As expected, Yankees right-hander Michael Pineda has been suspended 10 games by MLB after being ejected from last night’s start against the Red Sox for “possessing a foreign substance on his person.”
Or, put another way: For being super obvious about having a bunch of pine tar on his neck.
Because of the way the Yankees’ rotation and schedule sets up, they should be able to get by with Pineda missing only one actual start during the 10-game suspension. And it’s also possible that he could appeal and perhaps have the suspension reduced.
Craig Calcaterra argues that the lack of outrage from fans and media members seems very inconsistent in Pineda’s case, especially relative to the reaction to other forms of cheating in baseball, whereas Joe Posnanski suggests that The Obviousness Factor plays a big part. Either way, he’ll miss one start and all eyes will be on Pineda when he takes the mound again in a couple weeks.
Former Red Sox first baseman Hanley Ramirez is reportedly being “eyed” in an ongoing federal and state investigation, per Michele McPhee of ABC News. McPhee did not elaborate on the exact nature of the investigation itself, but provided a few more details during an interview with 98.5 The Sports Hub on Friday:
“Obviously, I know absolutely nothing about sports or Hanley Ramirez’s stats, but what I do know is crime,” McPhee said. “And there has been some reports about a FaceTime phone call that was made between a man during a car stop. After that car stop, police recovered a significant amount of drugs. And during that car stop, the suspect claimed that one of the items found in the vehicle belonged to Hanley Ramirez and then FaceTimed [Ramirez] in front of police. And that car stop coordinated with the timing of his release from the Red Sox.”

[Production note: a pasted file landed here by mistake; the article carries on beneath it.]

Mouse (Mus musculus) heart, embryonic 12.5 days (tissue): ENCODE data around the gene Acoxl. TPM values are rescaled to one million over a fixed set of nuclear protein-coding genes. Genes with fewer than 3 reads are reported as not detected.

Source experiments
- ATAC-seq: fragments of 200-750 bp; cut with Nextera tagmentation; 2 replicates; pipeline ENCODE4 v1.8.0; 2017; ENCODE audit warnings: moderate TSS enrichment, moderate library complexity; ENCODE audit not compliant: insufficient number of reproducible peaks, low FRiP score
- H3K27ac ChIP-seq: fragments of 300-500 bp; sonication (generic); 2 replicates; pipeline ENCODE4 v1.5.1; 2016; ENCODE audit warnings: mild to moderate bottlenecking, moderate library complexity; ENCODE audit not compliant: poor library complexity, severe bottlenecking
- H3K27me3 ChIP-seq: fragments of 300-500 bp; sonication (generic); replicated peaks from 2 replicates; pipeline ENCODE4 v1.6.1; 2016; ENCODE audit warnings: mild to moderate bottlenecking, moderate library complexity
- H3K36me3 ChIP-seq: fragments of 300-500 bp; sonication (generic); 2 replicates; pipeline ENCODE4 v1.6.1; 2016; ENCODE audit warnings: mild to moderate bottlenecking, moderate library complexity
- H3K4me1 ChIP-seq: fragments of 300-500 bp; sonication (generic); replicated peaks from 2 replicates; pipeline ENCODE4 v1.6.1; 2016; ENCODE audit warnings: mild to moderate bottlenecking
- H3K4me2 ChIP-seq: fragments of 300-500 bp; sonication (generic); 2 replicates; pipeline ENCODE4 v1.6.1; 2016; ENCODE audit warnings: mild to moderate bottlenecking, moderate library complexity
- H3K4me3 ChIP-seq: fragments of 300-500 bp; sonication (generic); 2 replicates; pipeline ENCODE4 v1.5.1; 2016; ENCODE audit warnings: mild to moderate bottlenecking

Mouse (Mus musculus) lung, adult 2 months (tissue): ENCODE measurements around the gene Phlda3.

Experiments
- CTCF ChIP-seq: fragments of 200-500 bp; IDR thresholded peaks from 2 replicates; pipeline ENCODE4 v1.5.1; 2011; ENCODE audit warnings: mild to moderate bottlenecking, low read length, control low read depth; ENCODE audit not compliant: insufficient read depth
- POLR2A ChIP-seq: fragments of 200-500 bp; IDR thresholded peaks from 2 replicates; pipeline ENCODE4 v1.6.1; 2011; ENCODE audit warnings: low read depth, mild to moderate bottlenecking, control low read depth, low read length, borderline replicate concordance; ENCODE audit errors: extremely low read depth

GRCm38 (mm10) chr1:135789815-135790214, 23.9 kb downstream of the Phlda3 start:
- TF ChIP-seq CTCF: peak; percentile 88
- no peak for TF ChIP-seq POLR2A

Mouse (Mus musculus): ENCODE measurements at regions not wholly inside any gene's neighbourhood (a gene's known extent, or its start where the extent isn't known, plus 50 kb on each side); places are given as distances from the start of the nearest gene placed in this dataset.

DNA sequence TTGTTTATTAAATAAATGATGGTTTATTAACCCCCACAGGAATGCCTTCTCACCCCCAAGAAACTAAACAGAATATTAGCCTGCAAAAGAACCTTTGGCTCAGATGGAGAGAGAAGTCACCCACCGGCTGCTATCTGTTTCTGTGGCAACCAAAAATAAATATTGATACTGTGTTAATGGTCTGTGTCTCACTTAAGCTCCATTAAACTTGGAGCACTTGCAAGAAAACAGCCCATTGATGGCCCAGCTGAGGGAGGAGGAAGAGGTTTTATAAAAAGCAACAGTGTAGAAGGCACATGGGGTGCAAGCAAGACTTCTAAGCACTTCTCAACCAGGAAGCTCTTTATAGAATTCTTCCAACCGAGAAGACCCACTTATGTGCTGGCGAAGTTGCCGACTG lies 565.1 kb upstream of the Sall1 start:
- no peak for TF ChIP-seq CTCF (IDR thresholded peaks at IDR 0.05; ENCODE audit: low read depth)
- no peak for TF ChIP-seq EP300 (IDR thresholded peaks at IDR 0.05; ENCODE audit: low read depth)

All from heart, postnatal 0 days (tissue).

McPhee further clarified that she thinks the suspect — who was reportedly transporting 435 grams of fentanyl and a “large amount” of crack cocaine — was tied to “a sweeping federal case involving a substantial ring that’s being operated out of Lawrence, Massachusetts.”
Ramirez, the Red Sox, and Major League Baseball have all denied knowledge of any current investigation. According to the Boston Globe’s Alex Speier, Red Sox VP of media relations Kevin Gregg insisted that Ramirez had been dropped from the team for baseball reasons alone and had not been made aware of an investigation at the time of his release.
“Hanley has no knowledge of any of the allegations contained in this media report and he is not aware of any investigation,” the infielder’s agent, Adam Katz, added Friday.
The 34-year-old Ramirez was designated for assignment on May 25 and became a free agent on June 1. Prior to his release, he batted .254/.313/.395 over 195 plate appearances, 302 shy of the 497-PA threshold he would have needed to cross in order to activate his vesting option for 2019. He’s still owed the remainder of his $22 million salary for 2018.